- Increasing effective monitoring of logistical and digital channels exploited for medium and small-volume drug distribution and increasing seizures of illicit substances smuggled through these channels in close cooperation with the private sector; and
- Dismantling drug production and processing, preventing the diversion and trafficking of drug precursors for illicit drug production, and eradicating illegal cultivation.
Re the new Action Plans on firearms,new threats and ways of operating that need to be addressed include:
- Smuggling of firearms and firearms parts into the EU through fast parcels;
- Smuggling by cars and coaches, known as ‘ant-trade’;
- Imports and intra-EU transfers of alarm and signal weapons that can be easily converted into lethal firearms;
- Remaining legislative discrepancies between Member States, with some weapons still being freely available (such as ‘Flobert’ weapons initially designed for ‘living-room’ shooting); and
- Imports of semi-finished weapons components to be assembled at home and 3D-printing of firearms (for polymer or even metallic parts).
On 23 July, TecDator reported that the Department of Commerce has just added another Chinese company into the corporate Entity List – OFILM – a a Shenzhen-based company that makes micro camera modules like OV lens, touch tech, display modules, fingerprint scanners, etc. It also supplies smart equipment for automotive products. Being placed on the Entity List involves tighter export licensing restrictions on transactions involved the company.
On 22 July, World Trademark Review says that a new report has revealed the extent of fraudulent and infringing advertisements on social media platforms targeting major brands, providing an action plan to clamp down on illicit activity. The study identifies 70 major international brands that have been the target of fraudulent and infringing advertisements on social media platforms, some of which receive up to a quarter of a million views before they are detected. The article says that the real value of the report is by shining a light on the tactics employed by fraudsters and what it deems to be the inherent systemic weaknesses on social media and e-commerce platforms that are exploited by criminals to sell counterfeit and illegal goods.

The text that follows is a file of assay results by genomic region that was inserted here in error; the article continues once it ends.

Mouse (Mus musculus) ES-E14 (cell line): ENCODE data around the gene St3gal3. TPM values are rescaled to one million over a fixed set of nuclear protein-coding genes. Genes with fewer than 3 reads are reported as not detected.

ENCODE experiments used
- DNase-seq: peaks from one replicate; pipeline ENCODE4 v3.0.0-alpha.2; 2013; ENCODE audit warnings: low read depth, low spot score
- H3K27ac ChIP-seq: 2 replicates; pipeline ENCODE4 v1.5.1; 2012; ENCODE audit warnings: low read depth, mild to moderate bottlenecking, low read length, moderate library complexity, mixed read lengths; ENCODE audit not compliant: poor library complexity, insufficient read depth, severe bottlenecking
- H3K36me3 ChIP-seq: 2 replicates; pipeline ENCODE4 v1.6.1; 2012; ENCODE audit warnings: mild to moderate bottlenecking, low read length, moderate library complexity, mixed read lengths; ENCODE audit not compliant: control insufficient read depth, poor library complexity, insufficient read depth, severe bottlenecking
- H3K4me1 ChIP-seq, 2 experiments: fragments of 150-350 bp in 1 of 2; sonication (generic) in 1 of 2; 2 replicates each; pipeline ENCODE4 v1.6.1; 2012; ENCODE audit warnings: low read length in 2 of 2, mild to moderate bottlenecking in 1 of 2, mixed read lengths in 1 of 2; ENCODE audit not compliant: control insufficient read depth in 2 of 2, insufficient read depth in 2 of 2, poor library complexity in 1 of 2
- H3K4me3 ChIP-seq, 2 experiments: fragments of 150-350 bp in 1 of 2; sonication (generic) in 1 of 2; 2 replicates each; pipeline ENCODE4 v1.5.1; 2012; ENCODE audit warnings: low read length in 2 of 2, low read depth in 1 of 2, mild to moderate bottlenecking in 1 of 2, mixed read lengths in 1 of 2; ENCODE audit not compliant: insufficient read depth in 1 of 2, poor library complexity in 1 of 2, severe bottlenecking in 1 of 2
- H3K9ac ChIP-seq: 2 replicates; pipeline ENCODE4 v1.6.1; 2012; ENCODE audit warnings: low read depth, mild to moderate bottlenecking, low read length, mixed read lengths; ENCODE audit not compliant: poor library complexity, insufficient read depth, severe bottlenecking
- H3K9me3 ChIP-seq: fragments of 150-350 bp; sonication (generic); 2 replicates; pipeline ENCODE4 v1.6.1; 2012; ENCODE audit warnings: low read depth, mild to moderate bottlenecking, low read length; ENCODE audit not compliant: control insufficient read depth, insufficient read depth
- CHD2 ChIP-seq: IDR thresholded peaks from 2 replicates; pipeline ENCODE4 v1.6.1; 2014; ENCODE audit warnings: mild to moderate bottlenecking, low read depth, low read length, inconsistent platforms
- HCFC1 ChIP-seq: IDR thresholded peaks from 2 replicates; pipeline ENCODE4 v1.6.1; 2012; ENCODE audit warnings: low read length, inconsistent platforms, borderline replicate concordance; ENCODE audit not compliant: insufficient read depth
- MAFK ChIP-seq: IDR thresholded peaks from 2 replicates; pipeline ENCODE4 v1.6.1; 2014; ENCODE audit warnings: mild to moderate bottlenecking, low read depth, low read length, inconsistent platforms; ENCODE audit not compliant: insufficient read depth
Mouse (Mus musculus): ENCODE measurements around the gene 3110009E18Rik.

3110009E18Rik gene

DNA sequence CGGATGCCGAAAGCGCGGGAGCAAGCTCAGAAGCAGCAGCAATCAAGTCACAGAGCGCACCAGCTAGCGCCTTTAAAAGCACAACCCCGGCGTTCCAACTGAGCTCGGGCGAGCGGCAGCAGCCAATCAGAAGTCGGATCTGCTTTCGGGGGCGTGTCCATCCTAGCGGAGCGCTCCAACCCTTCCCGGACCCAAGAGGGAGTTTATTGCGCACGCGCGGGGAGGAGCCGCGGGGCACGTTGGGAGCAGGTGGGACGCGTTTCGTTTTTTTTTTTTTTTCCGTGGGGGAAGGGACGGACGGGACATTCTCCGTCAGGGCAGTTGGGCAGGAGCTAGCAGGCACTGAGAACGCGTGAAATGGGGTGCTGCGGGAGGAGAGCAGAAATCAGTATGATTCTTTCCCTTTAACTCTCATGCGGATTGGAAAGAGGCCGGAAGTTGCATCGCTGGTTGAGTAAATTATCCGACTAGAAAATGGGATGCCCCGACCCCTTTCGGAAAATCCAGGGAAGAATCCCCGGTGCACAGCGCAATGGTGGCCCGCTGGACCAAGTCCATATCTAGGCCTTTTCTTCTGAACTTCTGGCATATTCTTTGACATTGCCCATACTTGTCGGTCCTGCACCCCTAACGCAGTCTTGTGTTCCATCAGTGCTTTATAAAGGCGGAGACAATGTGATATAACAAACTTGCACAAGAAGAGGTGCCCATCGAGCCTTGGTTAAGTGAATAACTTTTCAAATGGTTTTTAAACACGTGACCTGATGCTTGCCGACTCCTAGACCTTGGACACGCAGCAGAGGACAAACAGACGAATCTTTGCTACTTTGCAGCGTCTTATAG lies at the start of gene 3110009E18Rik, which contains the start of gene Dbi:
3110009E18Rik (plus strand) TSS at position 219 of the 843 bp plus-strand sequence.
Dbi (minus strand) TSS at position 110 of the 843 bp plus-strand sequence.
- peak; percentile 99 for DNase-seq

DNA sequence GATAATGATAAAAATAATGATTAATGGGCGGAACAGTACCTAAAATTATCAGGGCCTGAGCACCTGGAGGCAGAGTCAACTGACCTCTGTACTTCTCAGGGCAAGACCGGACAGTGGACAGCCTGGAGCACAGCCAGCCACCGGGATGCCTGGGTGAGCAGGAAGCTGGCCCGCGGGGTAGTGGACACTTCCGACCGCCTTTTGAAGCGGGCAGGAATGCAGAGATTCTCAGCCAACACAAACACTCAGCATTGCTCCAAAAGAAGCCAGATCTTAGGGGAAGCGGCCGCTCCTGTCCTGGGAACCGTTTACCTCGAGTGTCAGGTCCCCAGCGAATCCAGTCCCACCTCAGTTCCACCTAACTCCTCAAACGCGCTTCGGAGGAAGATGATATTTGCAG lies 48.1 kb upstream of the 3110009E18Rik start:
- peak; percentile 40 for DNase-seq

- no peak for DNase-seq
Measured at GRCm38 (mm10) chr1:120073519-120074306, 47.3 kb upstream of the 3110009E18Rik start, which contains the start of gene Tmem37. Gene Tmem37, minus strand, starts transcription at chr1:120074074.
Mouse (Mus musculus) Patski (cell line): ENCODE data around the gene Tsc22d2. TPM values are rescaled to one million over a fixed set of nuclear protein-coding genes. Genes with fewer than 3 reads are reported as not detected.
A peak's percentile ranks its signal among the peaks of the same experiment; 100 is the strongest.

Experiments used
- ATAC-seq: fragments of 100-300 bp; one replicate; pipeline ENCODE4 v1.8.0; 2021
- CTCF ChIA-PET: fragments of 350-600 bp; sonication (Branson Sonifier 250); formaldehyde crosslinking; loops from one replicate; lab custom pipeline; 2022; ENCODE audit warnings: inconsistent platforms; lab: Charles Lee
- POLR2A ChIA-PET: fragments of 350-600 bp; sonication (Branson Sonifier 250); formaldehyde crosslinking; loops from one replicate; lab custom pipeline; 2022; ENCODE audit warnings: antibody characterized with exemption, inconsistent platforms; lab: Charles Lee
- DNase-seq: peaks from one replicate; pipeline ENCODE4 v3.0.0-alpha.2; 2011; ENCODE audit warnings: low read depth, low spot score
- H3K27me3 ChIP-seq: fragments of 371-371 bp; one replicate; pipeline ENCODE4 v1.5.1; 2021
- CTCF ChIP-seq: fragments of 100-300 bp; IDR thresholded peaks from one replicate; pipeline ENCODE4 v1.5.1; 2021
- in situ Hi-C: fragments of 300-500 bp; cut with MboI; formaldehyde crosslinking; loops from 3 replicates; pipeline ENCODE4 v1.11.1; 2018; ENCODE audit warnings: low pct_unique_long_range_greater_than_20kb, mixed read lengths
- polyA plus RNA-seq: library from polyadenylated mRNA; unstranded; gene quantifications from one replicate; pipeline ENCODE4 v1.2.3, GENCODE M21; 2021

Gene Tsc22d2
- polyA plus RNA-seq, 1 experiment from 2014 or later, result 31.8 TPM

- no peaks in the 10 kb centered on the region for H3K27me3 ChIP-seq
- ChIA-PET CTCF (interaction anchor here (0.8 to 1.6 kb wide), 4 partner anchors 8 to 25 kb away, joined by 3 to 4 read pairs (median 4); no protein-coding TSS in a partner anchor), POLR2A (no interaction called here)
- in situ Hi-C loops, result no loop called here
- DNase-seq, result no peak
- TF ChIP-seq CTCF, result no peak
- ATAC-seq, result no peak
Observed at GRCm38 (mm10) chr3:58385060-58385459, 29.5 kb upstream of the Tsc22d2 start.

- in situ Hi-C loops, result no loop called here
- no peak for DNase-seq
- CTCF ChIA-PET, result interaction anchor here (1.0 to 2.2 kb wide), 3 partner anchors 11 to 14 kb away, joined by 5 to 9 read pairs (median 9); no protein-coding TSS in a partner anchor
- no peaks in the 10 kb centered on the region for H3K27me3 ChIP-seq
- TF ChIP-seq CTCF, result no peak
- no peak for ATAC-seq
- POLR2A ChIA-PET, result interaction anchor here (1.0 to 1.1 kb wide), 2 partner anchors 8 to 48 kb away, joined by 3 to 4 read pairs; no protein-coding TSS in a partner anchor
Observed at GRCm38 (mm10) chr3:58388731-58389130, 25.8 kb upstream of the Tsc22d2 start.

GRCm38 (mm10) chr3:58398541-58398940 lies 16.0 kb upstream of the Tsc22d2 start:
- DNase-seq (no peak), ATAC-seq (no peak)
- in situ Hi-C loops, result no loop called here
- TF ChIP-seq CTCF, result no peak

The report from by the Transnational Alliance to Combat Illicit Trade (TRACIT) is available at –
The Report highlights dangers as including –
- Fraudulent adverts give innocent consumers a false impression of authenticity. Counterfeit goods are generally of poor quality, will not last, are not guaranteed, and may be dangerous;
- IP theft in the form of trademark counterfeiting and copyright piracy stifles economic growth and job creation by discouraging innovation, reducing incentives for companies to invest in R&D and inhibiting creative industries from realizing their full potential;
- Most fraudulent websites show a disregard for data privacy of any type, including customer data, security, and financial information. Since these websites rarely use any form of security, consumers are often also exposed to credit card fraud, identify theft, and other cybercrimes; and
- The fraudulent and infringing adverts discovered on Facebook often share similar characteristics and suggest that organized crime groups or organized illicit networks are operating these fraudulent ad campaigns.
On 21 July, an article from Mayer Brown said that on 17 July, the US Department of Commerce, Bureau of Industry & Security published a Notice seeking public comments on potential changes to items controlled for crime control and detection reasons under the Export Administration Regulations and the related licensing requirements. It says that, among other possible changes, BIS may expand export licensing requirements for devices, software and technology related to facial recognition and biometric systems. The Notice has significant implications for businesses engaged in industries related to biometrics, as it involves emerging and advanced technologies having important commercial applications. Comments in response to the Notice are due by 15 September.